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Is 28% Reduced Risk Of Death For Mammography ‘Modest’?

June 25, 2014
Written by: , Filed in: Breast Imaging
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Is a 28 percent reduced risk of death from breast cancer enough?

That was the question debated last week in the virtual pages of BMJ. A Norwegian study published online June 17 looked at all Norwegian women age 50 to 79 years between 1986 and 2009. During that period, Norway gradually introduced mammography screening for breast cancer. The researchers found the following:

Based on more than 15 million person years of observation, we estimated that invitation to mammography screening was associated with a 28% reduced risk of death from breast cancer compared with not being invited to screening, and that 368 women need to be invited to screening to prevent one death from breast cancer.

The researchers also found that the reduced risk of breast cancer death persisted after invitations to screenings ended at age 70 but seemed to gradually decrease over time.

That didn’t impress Joann G. Elmore, MD, professor of medicine at the University of Washington School of Medicine, and Russell P. Harris, MD, professor of medicine at the University of North Carolina. In an editorial also published online June 17 by BMJ, Drs. Elmore and Harris said the Norwegian study confirmed that the benefits of mammography screening are “modest at best.”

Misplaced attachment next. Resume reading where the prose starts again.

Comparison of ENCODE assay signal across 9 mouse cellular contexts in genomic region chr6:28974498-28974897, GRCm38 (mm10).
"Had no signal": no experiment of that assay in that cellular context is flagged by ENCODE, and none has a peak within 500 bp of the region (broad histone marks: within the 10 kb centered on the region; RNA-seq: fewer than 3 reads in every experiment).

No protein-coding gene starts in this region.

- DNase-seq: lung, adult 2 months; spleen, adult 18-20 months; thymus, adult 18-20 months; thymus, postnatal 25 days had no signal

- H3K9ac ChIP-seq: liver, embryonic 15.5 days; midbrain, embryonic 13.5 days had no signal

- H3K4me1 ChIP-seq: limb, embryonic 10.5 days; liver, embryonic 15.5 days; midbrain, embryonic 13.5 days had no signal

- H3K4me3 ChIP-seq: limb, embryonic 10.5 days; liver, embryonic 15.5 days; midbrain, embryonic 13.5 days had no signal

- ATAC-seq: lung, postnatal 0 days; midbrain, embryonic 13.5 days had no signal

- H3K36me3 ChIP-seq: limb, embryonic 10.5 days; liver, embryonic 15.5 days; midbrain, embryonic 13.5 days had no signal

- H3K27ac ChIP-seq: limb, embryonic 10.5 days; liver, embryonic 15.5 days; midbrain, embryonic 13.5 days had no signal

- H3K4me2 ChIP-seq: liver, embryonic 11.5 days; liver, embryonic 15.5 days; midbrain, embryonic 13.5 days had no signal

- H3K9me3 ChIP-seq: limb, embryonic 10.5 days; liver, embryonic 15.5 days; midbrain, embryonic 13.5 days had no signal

They added, “While the benefits are small, the harms of screening are real and include overdiagnosis, psychological stress, and exorbitant healthcare costs.” They recommended that women be given additional “balanced information about the benefits and harms of screening.”

The debate continues—on a thoughtful, respectful level, mostly—in the online responses to both articles. For example, Willemina J. Rietsema, a general practitioner in primary care practice at the University of Oxford in England, commented in a response to the study article that mammography screening carries secondary benefits as well as harms.

“Women value more than just mortality reduction,” Dr. Rietsema wrote. “Early detection of smaller tumours may reduce the need for mastectomy, axillary lymph node dissection, and chemotherapy. Even when these aspects of treatment do not affect mortality statistics, they do affect women’s quality of life and the cost of their care.”

* * *

Early injection of an imaging agent—the day before surgery—helps in detecting cancer that has metastasized to lymph nodes in patients with advanced breast cancer. For details, see our Facebook page.

Related CME seminar (up to 12 AMA PRA Category 1 credits™): National Conference on Cutting Edge Breast Imaging Topics (all new; just released)


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